Second, Officer Gomez averred, also in paragraph 4 of his affidavit, that Capol informed him that both Sharon and Richard “possess numerous hunting rifles and that they both engage in illegal hunting.” He also stated that Capol said she was “familiar with weapons” and “knows the difference between semi-automatic weapons, revolvers, rifles, shotguns, and non-firearm weapons such as compressed air guns.” These declarations—like Officer Gomez's statement that Capol personally observed Sharon with a gun within the previous five days—are inconsistent with Capol's sworn deposition testimony. Capol's account is that she told Officer Gomez that Richard “is a hunter ․, has guns ․, [and] baited deer on his property,” not Sharon. Even Officer Gomez does not deny this, admitting during his deposition that Capol told him that Richard owned hunting rifles and occasionally hunted illegally, and his DNR check revealed that Richard obtained hunting licenses during four of the previous five years. Although Officer Gomez claims that Capol told him that Sharon kept a “dark colored semi-automatic pistol” near her bed, Capol testified during her deposition that she was unsure of “what kind of gun[s]” were in the Betkers' home and recounted that when Officer Gomez had asked her about particular types of guns she was confused because she is “not a gun person.” A reasonable jury could find that Officer Gomez knowingly made false statements in his affidavit about that as well.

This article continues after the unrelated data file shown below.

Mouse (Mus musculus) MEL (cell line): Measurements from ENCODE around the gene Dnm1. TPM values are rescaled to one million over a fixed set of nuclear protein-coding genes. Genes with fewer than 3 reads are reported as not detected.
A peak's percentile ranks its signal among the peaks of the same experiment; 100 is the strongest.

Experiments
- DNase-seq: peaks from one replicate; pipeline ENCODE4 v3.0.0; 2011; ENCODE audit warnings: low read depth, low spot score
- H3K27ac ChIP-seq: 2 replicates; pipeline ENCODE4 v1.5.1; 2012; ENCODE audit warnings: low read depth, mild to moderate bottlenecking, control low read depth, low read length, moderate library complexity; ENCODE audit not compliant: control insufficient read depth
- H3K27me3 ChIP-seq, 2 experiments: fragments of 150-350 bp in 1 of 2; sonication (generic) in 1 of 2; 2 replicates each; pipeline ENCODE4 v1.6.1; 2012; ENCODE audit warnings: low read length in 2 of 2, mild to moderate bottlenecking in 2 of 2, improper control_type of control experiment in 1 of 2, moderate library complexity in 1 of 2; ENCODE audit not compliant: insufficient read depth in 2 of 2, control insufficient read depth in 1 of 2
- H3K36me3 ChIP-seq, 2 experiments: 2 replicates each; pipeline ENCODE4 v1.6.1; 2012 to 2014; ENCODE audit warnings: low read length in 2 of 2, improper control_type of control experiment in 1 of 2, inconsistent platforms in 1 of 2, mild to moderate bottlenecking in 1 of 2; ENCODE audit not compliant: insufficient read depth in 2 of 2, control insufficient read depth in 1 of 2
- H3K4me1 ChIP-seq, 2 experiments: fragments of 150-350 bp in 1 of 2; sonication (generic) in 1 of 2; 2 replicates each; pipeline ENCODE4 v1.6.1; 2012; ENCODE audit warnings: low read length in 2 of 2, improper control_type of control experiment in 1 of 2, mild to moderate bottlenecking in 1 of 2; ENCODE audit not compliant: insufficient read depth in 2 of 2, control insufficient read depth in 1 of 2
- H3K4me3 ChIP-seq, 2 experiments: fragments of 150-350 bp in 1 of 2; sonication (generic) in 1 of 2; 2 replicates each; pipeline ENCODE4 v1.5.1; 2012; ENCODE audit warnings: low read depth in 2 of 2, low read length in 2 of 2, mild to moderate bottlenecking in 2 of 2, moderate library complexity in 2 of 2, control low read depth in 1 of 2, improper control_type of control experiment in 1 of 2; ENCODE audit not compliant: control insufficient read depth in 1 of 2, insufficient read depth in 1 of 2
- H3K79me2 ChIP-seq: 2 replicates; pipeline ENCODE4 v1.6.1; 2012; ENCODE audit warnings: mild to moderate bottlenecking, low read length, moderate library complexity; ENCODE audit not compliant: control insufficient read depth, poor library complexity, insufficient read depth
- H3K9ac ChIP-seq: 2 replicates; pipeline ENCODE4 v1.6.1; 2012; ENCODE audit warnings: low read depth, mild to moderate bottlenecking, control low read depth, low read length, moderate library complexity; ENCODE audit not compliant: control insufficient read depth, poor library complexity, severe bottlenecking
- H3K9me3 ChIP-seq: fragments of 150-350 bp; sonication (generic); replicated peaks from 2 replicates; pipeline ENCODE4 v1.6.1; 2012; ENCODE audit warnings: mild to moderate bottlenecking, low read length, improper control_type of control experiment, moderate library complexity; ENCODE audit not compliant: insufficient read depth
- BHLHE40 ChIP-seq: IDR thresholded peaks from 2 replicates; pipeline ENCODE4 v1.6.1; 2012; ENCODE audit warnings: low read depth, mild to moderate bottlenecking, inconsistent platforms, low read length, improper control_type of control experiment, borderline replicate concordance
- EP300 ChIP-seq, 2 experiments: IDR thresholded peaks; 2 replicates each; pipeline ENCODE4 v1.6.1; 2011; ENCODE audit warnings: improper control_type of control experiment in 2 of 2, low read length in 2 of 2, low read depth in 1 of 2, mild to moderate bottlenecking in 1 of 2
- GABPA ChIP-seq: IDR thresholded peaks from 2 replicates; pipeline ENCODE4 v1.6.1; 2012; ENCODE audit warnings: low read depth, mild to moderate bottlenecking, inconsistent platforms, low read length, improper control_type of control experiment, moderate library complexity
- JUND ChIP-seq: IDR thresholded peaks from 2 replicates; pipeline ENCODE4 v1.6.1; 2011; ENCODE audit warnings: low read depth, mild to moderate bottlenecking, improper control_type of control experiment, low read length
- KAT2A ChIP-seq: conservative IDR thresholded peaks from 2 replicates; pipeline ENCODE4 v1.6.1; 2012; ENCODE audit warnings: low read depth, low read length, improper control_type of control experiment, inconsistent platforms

Third, paragraph 6 of Officer Gomez's affidavit declared that Officer Gomez “knows that firearms are not readily consumed and that they remain in close proximity to individuals engaged in ongoing criminal enterprises.” The parties dispute whether the preceding sentence, which apparently was stricken from the affidavit, had any bearing on the Commissioner's probable cause determination. That sentence linked “guns and drugs,” and might have been reasonably construed to suggest that Sharon, in addition to illegally possessing firearms, was likely engaged in “drug distribution.” Regardless, a reasonable jury might find that by including the unaltered sentence in paragraph 6—which might be technically true—Officer Gomez knowingly or “with reckless disregard for the truth” intimated that Sharon (and Richard) “engaged in ongoing criminal enterprises,” without any reasonable basis for believing that to be the case. This is especially true in light of paragraph 9's intimation that a no-knock warrant was necessary because the person illegally possessing the firearm, Sharon, was a person “involved in criminal activity.”